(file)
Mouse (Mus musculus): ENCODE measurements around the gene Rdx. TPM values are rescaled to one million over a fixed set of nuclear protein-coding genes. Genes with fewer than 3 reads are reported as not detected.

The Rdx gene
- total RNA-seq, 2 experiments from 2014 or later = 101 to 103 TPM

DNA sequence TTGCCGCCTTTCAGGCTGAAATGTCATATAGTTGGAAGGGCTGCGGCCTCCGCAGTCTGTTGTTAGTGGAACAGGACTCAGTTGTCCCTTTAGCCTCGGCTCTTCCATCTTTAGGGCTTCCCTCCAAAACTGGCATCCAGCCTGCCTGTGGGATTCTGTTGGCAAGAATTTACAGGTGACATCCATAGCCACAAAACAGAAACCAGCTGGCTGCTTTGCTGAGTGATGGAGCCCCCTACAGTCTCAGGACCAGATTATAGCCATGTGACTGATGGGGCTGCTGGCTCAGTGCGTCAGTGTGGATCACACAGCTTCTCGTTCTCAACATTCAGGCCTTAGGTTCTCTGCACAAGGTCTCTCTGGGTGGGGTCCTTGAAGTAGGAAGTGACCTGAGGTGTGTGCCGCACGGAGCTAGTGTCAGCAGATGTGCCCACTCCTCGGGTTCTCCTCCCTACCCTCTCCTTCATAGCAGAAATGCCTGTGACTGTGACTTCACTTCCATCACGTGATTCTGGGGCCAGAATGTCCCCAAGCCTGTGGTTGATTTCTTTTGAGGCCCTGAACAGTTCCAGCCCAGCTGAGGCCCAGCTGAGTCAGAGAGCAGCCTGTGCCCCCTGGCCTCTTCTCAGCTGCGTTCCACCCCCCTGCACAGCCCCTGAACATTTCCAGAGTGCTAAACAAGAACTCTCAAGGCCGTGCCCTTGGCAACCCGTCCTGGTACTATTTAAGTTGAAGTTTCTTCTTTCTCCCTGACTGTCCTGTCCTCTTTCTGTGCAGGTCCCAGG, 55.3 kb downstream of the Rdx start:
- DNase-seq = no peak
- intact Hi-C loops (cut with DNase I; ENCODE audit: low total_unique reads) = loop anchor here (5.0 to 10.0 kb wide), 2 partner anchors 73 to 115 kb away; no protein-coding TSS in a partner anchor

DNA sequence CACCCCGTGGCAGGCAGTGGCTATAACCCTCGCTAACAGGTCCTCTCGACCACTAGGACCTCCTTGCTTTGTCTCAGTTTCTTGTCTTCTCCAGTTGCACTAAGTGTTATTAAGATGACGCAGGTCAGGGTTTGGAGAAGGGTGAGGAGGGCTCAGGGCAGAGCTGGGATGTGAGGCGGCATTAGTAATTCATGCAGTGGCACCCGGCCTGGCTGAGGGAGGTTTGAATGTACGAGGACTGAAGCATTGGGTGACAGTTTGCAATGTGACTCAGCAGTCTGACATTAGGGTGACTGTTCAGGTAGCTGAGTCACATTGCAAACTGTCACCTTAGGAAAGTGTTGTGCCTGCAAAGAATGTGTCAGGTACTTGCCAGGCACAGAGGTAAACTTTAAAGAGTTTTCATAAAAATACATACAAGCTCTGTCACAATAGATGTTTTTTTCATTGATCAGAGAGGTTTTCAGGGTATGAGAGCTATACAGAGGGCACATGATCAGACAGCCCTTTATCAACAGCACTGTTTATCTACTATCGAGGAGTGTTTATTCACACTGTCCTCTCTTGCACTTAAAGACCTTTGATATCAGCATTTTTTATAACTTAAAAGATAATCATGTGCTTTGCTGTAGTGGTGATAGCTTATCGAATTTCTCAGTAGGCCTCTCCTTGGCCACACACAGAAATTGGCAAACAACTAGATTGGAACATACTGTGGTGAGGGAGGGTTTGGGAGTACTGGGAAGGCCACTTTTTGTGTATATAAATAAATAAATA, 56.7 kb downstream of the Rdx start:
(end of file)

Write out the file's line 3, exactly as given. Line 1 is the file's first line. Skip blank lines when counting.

- total RNA-seq, 2 experiments from 2014 or later = 101 to 103 TPM